When I conceived the idea for these bookbybook interviews, D. J. Taylor was one of the first people I wanted to ask. He has published novels, story collections, histories and biographies – all of which stand alone, but have influenced each other. If you mapped his 30-year career you would have a pleasing diagram of interconnected books and readers.
Ironically, at the beginning of his career, David was advised: ‘the one thing you must never do in a literary career is to write books in different genres.’ He intended to adhere to this advice but ‘got diverted’. When I read this in a Guardian profile a couple of years ago, I was hooked and immersed myself in his observations on writing and the writing itself.*
Necessity is the mother of invention, as they say, and Taylor lives by his writing. Some of his heavyweight biographies have won prizes and enviable sales. Making the Booker prize longlist no doubt helped the fortunes of Derby Day. But his bread and butter has often been journalism and reviews.
Taylor admits that his early novels tended have a narrow, familiar focus but that his novels became more varied as he undertook different writing commissions. In the Guardian interview he describes how a one-off book review later fuelled a novel. His biographies paved the way for historical fiction.
He summarises his career trajectory in this extremely pleasing way:
‘I started off wanting to be a novelist and that’s what I still do, but criticism and biography and journalism have played a part in the novels themselves, and in enabling me to write them. What I’ve ultimately learned is that you write the books you write.’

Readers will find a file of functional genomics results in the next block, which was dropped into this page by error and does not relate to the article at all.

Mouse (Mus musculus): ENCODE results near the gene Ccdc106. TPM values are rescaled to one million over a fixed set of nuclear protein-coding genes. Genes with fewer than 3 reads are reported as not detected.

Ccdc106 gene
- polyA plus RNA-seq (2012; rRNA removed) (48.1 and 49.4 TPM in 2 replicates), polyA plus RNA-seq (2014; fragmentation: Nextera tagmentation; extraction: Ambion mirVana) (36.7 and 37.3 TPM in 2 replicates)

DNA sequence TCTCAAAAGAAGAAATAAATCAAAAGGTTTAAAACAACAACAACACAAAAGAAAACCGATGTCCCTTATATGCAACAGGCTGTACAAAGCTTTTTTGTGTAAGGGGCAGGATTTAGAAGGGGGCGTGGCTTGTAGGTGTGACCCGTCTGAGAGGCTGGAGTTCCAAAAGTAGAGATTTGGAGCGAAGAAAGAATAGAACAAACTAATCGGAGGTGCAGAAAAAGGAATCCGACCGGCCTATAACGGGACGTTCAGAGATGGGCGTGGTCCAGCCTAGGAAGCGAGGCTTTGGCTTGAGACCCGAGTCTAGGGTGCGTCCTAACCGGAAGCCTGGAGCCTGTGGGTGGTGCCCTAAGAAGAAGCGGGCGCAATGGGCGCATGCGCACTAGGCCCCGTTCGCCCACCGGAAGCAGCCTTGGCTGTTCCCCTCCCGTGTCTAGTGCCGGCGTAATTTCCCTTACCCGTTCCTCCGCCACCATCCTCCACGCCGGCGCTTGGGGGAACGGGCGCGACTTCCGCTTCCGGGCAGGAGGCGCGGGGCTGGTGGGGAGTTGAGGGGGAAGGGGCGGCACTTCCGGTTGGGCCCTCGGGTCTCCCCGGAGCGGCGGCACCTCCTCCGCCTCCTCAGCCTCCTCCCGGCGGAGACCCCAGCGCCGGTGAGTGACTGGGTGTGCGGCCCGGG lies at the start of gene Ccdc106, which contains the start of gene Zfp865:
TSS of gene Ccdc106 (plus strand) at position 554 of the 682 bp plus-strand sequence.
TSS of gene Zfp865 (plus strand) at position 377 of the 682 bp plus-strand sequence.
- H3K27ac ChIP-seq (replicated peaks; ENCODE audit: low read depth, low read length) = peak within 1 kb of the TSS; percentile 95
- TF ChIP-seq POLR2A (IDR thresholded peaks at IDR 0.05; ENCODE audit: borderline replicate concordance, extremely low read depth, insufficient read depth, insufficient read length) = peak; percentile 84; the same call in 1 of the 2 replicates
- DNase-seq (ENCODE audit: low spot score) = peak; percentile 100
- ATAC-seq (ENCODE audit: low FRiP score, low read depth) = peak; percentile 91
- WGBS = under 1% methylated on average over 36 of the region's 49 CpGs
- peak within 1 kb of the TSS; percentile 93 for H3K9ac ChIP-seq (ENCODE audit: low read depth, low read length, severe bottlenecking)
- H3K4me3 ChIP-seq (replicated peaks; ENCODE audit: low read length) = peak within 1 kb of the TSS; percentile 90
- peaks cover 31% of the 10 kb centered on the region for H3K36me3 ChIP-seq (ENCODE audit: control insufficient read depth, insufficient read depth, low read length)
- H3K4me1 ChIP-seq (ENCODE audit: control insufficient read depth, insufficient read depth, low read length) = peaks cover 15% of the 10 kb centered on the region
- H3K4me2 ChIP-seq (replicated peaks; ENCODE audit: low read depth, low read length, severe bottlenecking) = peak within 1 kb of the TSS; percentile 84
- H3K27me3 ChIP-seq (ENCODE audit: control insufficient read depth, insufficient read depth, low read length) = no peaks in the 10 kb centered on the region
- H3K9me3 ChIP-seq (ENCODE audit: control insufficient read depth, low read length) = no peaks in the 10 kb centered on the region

What was the first book you wrote?
The Adventures of Robin Hood aged nine, and kindly typed up by my father. First published book novel Great Eastern Land (1986), although honesty requires me to reveal that I did, aged 24, contribute half of an august work for Guinness Superlatives entitled The Guinness Book of Speed Facts and Feats.
For which book would you like to be remembered?
Unanswerable. Rather shocked, on doing a count-up, to find that I have so far written 24, in a variety of genre categories, and difficult to distinguish between them.
Is there a book you abandoned partway through?
No, but I do have 100,000 words of an unpublished novel written some years back which I intend at some point to revisit.
Is there a book you know you’ll never write?
Probably an autobiography. Don’t have the necessary candour, or wish to interrogate myself with the severity these exercises require.
Which book do you believe should have fared better?
Probably the novel Ask Alice (2009), quite a lot of whose readers, so far as I can deduce, seemed to be simply mystified by it.
Have you been surprised by readers’ reactions to a particular book?
People react in such odd and multifarious ways to books that I am never really surprised – even by the Amazon critic who complained that one of my novels was ‘literate.’
What book do you wish you’d written?
One of those vast early twentieth-century machine age American novels by writers like Dreiser or Dos Passos.
What are you writing now?
Various projects on hand, whose exact nature it would be premature to divulge. But itching to write some more short stories when time allows.
*Here’s the link to that great profile from the Guardian. Speaking of short stories (above), I thoroughly recommend David’s stunning collection, Wrote for Luck, which the wonderful Galley Beggar Press has published. Find out more about this, and other books, on David’s website.